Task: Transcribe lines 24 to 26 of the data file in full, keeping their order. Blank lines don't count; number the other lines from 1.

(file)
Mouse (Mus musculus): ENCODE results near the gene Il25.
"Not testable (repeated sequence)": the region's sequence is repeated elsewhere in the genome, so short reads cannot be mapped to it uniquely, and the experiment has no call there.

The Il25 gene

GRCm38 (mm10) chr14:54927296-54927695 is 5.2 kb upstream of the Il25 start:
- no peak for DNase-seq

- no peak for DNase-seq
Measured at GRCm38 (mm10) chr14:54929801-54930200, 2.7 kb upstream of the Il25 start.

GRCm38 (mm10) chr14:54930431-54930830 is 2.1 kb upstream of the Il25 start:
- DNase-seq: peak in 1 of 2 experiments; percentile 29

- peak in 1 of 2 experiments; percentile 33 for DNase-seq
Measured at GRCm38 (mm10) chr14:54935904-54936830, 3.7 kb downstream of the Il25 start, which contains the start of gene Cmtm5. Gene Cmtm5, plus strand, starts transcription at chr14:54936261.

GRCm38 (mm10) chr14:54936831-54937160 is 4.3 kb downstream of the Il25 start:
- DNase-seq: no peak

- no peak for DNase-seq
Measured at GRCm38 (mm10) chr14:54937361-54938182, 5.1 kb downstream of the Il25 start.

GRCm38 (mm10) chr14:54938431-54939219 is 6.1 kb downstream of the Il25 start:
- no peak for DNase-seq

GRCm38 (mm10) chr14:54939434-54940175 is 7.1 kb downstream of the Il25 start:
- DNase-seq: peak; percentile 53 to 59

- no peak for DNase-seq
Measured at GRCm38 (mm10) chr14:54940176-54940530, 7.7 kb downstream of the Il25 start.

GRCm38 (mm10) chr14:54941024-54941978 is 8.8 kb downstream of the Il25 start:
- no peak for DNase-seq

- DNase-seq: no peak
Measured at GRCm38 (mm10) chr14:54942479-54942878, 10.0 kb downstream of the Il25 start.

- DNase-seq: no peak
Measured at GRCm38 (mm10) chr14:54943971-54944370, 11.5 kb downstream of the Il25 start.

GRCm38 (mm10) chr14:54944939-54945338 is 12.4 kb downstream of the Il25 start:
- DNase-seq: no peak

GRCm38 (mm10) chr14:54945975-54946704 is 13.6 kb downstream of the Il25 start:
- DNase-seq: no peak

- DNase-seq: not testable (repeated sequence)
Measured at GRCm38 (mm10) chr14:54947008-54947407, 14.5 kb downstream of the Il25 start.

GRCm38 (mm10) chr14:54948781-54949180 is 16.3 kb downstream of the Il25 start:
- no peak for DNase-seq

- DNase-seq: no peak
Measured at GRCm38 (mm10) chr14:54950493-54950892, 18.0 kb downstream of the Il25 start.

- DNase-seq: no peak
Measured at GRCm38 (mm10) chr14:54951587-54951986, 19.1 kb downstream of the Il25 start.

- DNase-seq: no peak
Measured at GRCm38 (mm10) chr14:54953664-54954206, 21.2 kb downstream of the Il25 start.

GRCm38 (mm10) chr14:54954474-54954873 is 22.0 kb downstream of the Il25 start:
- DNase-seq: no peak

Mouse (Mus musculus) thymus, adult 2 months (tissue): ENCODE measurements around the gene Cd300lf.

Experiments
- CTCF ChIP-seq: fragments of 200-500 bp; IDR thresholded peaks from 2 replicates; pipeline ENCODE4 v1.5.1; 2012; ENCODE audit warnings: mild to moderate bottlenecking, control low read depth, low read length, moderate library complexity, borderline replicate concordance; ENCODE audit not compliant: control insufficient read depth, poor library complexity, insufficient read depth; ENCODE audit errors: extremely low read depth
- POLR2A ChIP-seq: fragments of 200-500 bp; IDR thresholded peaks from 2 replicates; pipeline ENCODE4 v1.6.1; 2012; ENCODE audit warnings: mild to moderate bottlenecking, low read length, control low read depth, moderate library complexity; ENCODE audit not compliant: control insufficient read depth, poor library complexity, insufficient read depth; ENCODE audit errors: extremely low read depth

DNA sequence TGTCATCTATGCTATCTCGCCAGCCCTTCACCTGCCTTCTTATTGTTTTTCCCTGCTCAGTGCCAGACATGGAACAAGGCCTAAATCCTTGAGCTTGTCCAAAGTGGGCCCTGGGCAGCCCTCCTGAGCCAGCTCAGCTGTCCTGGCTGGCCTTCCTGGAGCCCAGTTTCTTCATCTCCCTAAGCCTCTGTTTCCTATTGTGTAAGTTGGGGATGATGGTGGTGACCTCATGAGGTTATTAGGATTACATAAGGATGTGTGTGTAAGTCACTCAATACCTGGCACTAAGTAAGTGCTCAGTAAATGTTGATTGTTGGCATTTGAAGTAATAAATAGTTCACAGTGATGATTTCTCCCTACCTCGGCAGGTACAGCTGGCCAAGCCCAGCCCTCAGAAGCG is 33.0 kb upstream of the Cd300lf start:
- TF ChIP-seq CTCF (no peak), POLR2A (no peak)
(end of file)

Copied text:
- DNase-seq: no peak
Measured at GRCm38 (mm10) chr14:54942479-54942878, 10.0 kb downstream of the Il25 start.

- DNase-seq: no peak